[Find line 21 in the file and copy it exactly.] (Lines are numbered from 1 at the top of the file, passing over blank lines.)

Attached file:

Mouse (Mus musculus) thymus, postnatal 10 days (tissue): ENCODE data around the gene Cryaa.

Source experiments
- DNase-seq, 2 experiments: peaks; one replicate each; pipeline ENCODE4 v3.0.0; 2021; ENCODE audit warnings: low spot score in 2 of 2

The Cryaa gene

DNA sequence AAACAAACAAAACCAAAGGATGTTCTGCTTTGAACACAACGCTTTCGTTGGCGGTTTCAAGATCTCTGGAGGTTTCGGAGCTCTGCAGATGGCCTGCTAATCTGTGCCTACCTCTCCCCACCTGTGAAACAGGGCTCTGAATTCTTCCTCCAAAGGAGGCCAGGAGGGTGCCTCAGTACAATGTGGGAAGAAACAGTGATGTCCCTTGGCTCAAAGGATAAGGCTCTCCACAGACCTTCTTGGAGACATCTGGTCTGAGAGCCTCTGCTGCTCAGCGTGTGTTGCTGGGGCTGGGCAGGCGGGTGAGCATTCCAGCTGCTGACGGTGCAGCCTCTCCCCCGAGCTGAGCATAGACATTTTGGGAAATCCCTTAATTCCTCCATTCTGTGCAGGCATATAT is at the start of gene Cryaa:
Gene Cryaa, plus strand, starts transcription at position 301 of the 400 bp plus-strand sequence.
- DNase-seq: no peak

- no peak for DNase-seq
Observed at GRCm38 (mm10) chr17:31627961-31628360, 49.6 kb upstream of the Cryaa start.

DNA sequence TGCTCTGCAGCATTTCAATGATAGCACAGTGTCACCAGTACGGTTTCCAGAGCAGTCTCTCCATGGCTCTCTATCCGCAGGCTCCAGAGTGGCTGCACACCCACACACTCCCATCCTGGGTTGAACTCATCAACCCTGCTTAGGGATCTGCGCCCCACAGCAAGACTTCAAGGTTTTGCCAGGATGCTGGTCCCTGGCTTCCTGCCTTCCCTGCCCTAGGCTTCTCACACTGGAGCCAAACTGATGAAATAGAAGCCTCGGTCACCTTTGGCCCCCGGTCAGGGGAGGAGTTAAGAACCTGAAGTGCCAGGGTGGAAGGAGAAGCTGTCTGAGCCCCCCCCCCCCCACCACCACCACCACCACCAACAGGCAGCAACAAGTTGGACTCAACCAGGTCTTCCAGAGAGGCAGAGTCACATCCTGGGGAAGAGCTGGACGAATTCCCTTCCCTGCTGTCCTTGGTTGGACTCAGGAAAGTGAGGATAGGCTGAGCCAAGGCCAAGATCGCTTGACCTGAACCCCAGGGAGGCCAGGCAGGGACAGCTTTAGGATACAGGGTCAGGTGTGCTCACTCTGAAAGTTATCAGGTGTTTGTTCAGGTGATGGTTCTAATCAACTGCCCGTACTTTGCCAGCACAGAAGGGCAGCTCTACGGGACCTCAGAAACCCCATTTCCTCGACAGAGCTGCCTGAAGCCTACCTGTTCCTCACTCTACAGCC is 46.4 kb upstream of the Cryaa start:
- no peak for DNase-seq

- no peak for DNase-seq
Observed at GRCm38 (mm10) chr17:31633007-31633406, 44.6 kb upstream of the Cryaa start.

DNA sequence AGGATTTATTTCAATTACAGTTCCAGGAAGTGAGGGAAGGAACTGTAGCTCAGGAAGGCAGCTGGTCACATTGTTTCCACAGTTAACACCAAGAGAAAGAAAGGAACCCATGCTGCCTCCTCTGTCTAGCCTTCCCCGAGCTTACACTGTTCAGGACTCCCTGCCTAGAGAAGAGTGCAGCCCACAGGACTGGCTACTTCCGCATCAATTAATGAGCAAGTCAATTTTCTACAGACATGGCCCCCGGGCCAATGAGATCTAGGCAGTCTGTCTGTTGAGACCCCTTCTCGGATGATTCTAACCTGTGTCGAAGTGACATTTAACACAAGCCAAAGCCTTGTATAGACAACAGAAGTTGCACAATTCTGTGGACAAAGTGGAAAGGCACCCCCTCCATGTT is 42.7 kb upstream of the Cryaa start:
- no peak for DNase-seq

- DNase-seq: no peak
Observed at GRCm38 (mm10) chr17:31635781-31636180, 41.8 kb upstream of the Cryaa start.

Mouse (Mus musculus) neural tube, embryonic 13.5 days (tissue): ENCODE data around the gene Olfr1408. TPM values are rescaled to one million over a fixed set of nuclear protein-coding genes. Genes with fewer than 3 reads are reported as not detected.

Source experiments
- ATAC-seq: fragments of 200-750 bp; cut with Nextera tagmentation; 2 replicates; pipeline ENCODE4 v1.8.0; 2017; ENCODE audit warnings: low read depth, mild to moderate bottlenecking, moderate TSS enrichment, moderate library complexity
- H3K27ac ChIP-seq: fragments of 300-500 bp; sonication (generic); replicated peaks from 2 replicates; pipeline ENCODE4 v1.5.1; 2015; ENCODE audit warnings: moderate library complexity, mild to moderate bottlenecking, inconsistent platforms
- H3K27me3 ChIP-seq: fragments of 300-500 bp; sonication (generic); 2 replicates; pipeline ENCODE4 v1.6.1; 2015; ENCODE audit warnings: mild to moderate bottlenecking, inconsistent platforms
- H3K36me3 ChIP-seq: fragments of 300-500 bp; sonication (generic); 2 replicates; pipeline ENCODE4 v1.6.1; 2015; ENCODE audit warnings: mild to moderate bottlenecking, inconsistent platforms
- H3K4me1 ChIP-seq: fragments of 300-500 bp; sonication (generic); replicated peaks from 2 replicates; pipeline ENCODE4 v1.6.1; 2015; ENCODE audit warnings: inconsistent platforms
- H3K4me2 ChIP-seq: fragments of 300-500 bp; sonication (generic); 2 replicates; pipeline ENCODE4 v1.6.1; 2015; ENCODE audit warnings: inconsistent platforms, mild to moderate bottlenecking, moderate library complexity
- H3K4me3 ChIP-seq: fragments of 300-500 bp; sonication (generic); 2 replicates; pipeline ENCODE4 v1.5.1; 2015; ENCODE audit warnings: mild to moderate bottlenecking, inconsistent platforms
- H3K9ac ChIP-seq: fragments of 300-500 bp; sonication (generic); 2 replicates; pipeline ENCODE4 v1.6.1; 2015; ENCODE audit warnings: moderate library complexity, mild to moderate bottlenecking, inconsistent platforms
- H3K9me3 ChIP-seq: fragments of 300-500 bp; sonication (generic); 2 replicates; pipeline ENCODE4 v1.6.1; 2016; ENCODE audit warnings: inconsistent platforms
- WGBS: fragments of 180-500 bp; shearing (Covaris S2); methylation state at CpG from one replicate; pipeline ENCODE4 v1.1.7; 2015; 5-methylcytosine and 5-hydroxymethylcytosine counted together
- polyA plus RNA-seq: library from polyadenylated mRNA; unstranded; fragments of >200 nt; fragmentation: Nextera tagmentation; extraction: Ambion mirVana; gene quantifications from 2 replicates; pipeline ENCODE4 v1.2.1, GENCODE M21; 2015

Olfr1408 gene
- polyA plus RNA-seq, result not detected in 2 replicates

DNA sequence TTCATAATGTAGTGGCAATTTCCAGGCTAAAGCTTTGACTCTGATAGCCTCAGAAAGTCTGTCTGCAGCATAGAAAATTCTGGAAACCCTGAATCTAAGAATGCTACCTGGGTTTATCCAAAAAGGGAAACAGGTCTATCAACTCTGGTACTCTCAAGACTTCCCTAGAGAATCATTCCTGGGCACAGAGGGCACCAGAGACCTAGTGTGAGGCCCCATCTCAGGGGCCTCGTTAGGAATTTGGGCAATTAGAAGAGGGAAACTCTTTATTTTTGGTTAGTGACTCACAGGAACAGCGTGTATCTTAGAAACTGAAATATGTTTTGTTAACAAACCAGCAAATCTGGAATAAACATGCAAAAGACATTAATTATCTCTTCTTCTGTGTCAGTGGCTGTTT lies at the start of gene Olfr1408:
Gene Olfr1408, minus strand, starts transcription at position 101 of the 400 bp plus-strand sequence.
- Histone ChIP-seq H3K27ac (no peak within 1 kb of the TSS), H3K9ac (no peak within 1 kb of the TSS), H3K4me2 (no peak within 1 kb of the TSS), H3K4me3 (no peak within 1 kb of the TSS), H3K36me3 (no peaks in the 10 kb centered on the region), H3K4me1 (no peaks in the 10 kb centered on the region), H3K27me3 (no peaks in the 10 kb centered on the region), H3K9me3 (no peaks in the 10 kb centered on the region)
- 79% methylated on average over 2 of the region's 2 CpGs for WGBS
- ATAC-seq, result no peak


- H3K27ac ChIP-seq: fragments of 300-500 bp; sonication (generic); replicated peaks from 2 replicates; pipeline ENCODE4 v1.5.1; 2015; ENCODE audit warnings: moderate library complexity, mild to moderate bottlenecking, inconsistent platforms